Qing dynasty 1644 - 1911 Jingdezhen ware Wine 'chicken' cup circa 1725—1750 porcelain with underglaze blue and overglaze enamels in the 'doucai' style 3.8 x 8.1 cm Art Gallery of New South Wales Gift of Mr J.H. Myrtle 1992 Photo: AGNSW

Situated on the edge of the CBD and overlooking part of Sydney Harbour, the Art Gallery of New South Wales celebrated its 150th anniversary in 2021.

The gallery has been extended a number of times throughout its history, including the construction of an Asian Wing in 2003, for which the architectural theme was a floating lantern. The most recent expansion is expected to open in 2022. The Sydney Modern Project, designed by Pritzker Prize-winning architects SANAA, will create a new art museum experience across two buildings connected by a public art garden.

The first Asian art to enter the gallery collection was a large group of ceramics and bronzes that were a gift from the Government of Japan following the Sydney International Exhibition in 1879. Since that time, the Asian collection has expanded through acquisitions and donations to include works from most of the countries in Asia.

Ceramics from China form the largest group, numbering 634 works; these extend in era from the Shang dynasty to the contemporary. There are significant numbers of tomb wares, including a large Han Dynasty model of a watchtower. Works from the Ming and Qing dynasties include ceramics for the scholar’s desk, the Altars to Heaven and Earth and a delicate doucai ‘chicken’ cup dated c.1725-1750.

The next largest group are Japanese ceramics. These 255 works range from the Jomon period to the contemporary. However, the strength of the Japanese ceramic collection is from the 19th century onwards. Shiga Shigeo (1928-2011), who also practised in Australia, is represented by 27 works and there are 10 works by Hamada Shoji (1894-1978), a member of the Mingei group. Both these ceramicists have been extremely influential on contemporary Australian practitioners. Notable also are the ceramics donated to the gallery by the Rev. Muneharu Kurozumi, a Shinto priest. A remarkable piece donated by him is by Suzuki Osamu (1926-2001) from the Sodeisha group, entitled Clay figure: Stepping out, 1973. A third main stream of modern Japanese ceramics is represented by a work by Yasuhara Kimei (1906-80), White slip flower vase, (circa 1950-1960), from the Nitten group. The gallery has a functioning tearoom and many ceramics related to the tea ceremony.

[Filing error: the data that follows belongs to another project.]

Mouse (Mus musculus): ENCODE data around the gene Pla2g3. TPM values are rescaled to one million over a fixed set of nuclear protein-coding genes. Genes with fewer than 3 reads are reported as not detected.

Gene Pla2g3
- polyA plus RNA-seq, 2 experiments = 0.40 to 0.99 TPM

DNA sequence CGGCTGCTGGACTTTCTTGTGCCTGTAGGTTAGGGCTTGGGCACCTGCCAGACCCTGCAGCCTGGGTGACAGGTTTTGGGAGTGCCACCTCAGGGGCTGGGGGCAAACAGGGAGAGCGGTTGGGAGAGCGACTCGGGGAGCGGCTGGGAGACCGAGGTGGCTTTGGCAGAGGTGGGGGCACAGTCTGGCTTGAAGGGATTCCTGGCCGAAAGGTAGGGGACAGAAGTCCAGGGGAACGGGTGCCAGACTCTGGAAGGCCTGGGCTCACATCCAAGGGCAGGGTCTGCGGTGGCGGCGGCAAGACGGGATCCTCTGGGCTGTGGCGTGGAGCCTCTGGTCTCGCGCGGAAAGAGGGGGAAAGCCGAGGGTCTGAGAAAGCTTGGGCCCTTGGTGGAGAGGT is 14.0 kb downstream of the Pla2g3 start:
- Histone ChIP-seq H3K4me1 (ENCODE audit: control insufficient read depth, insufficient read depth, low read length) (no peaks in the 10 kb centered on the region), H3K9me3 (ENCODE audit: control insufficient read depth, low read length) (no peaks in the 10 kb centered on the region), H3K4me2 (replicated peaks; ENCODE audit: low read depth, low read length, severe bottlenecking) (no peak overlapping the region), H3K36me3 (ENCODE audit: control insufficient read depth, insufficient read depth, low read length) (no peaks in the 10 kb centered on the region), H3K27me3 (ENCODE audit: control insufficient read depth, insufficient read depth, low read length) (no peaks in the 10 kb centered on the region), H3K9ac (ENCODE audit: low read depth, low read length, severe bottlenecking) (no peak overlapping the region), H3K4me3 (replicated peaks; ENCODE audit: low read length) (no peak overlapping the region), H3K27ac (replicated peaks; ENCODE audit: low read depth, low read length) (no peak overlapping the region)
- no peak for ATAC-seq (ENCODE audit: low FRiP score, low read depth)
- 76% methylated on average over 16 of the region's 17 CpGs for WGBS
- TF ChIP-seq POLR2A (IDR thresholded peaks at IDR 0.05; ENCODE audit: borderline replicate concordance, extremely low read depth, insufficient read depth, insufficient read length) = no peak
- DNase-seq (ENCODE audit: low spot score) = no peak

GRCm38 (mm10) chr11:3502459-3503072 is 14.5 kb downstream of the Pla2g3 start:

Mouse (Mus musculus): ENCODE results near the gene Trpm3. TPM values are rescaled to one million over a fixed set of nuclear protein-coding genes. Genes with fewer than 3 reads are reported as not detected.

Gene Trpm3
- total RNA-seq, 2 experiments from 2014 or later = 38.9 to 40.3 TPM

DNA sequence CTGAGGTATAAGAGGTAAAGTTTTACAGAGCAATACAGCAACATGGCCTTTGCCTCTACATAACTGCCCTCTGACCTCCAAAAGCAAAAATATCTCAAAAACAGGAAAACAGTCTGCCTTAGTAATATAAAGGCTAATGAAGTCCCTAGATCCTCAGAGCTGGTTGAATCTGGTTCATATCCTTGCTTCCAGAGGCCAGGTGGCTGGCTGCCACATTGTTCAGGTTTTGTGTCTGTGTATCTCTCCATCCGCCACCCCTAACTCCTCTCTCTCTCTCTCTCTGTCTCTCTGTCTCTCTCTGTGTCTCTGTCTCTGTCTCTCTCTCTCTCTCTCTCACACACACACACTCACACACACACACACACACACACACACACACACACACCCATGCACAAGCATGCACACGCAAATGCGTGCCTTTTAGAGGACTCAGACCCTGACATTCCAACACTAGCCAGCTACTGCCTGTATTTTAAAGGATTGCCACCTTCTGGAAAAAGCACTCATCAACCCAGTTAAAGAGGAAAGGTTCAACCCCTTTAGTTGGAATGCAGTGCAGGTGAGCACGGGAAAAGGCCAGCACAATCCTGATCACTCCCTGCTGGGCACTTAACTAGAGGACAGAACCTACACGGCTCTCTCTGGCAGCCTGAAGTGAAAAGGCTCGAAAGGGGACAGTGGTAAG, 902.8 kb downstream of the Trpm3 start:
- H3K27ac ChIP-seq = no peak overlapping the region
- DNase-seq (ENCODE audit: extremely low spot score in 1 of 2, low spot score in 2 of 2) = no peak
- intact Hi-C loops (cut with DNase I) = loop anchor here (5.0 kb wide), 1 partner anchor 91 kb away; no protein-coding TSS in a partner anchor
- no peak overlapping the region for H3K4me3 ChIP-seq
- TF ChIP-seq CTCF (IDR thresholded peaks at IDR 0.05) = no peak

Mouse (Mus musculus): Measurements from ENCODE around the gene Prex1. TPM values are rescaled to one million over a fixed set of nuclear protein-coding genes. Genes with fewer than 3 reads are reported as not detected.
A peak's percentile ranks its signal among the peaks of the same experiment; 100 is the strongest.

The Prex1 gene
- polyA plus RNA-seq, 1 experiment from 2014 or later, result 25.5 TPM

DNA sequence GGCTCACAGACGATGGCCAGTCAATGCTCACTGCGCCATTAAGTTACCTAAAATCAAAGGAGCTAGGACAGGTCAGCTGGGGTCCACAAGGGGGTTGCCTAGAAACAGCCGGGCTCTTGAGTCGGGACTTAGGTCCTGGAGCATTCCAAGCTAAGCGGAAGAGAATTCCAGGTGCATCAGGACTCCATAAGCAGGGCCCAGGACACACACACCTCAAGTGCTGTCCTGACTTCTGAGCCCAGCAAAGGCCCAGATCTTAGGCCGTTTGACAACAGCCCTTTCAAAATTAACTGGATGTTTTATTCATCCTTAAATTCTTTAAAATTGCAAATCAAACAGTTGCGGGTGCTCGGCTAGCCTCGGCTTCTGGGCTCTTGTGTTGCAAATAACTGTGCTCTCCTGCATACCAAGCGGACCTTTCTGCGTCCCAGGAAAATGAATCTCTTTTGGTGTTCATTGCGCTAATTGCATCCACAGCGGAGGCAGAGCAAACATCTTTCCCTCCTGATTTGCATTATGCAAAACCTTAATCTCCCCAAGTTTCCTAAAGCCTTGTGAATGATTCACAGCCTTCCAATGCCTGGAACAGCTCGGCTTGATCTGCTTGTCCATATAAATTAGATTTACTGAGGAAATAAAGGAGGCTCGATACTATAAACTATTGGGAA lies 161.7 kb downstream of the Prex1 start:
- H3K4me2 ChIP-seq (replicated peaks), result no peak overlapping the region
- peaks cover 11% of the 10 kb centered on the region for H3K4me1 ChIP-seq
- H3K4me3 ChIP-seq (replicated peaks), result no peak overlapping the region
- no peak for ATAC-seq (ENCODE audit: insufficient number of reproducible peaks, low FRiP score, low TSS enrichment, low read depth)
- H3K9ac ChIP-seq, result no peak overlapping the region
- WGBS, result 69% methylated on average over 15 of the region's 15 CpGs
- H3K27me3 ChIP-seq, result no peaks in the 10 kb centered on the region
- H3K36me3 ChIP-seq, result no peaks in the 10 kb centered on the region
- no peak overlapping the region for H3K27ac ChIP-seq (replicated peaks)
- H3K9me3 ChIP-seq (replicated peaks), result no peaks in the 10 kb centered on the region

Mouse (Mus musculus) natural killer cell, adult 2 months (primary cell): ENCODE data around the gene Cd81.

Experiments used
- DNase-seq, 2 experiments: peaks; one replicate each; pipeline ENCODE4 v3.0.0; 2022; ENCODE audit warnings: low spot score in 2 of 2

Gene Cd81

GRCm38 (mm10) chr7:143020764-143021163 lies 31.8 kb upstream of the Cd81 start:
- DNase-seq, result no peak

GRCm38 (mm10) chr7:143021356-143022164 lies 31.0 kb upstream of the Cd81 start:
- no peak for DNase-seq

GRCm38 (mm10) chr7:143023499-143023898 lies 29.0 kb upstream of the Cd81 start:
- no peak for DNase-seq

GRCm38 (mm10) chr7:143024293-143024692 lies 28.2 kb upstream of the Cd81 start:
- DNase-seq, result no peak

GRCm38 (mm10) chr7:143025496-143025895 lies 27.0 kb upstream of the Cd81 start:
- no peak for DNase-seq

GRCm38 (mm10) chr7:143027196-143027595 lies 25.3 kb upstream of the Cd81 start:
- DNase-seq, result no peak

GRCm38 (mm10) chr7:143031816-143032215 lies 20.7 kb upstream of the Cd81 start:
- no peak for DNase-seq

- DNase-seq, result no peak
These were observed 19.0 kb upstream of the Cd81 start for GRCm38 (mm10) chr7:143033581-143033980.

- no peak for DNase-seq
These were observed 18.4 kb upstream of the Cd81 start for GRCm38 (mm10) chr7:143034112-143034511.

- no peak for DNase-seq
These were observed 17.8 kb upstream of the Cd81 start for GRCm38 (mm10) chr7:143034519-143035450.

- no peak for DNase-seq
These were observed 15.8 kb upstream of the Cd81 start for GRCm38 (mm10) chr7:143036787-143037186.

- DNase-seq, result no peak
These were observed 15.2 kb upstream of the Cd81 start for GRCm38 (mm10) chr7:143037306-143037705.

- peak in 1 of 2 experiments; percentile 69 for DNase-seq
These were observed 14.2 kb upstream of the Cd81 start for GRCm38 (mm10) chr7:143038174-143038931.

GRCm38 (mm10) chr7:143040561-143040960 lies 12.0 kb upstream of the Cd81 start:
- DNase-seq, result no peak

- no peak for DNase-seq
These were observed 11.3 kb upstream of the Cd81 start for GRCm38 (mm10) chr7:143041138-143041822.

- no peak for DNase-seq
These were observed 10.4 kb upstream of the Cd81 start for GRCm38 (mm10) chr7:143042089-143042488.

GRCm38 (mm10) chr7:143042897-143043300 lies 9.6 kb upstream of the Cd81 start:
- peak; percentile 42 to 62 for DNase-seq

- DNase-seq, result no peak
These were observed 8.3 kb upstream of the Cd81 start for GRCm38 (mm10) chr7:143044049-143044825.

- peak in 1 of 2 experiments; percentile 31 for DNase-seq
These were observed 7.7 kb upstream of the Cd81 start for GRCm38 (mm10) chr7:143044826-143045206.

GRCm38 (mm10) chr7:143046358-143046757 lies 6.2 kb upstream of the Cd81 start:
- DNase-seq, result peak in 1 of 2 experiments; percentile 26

There is a small but representative group of Korean ceramics. The gallery has also recently acquired a remarkable series of recent photographs by Koo Bohnchang of Joseon white porcelain Moon jars that are located in various museums around the world.

Dragon ewer mid 15th century stoneware; moulded, with underglaze blue and white decoration 22.3 x 17 x 7.8 cm Art Gallery of New South Wales Purchased 2000 Photo: AGNSW

Shôwa period 1926 - 1988 SUZUKI Osamu Clay figure: stepping out 1973 stoneware 59.5 x 30.5 cm Art Gallery of New South Wales Gift of Rev. Muneharu Kurozumi 1981 © SUZUKI Osamu Estate Photo: AGNSW

Southeast Asian wares are well represented, especially those from Thailand and Vietnam. Sawankalok, Sukothai and wares from northern Thai kiln sites are represented, as well as later Bencharong wares. The gallery has many ceramics from Vietnam, especially those produced in the region around Hanoi. Pride of place amongst these goes to a Dragon Ewer from the Hoi An hoard cargo excavation. This is dated to the 1400s and was probably made in the Chu Dau kilns.

There are a few pieces from other Asian societies, as well as decorative pieces from Europe and, of course, ceramics by contemporary Australian ceramicists.

A niche collection is that of works from Papua New Guinea. Amongst these are sorcery pots, ceremonial sculptures, musical instruments, two figurative roof ridge ornaments as well as cooking and storage jars.

The art gallery website has a list of works from the Asian collection, many of which are digitized and annotated.

Note: Works that are currently on display are noted on the website, however, scholars may request to see special pieces.

Website: https://www.artgallery.new.gov.au/

Contributed by Ann Proctor, Director Vis Asia and SEACS Life Member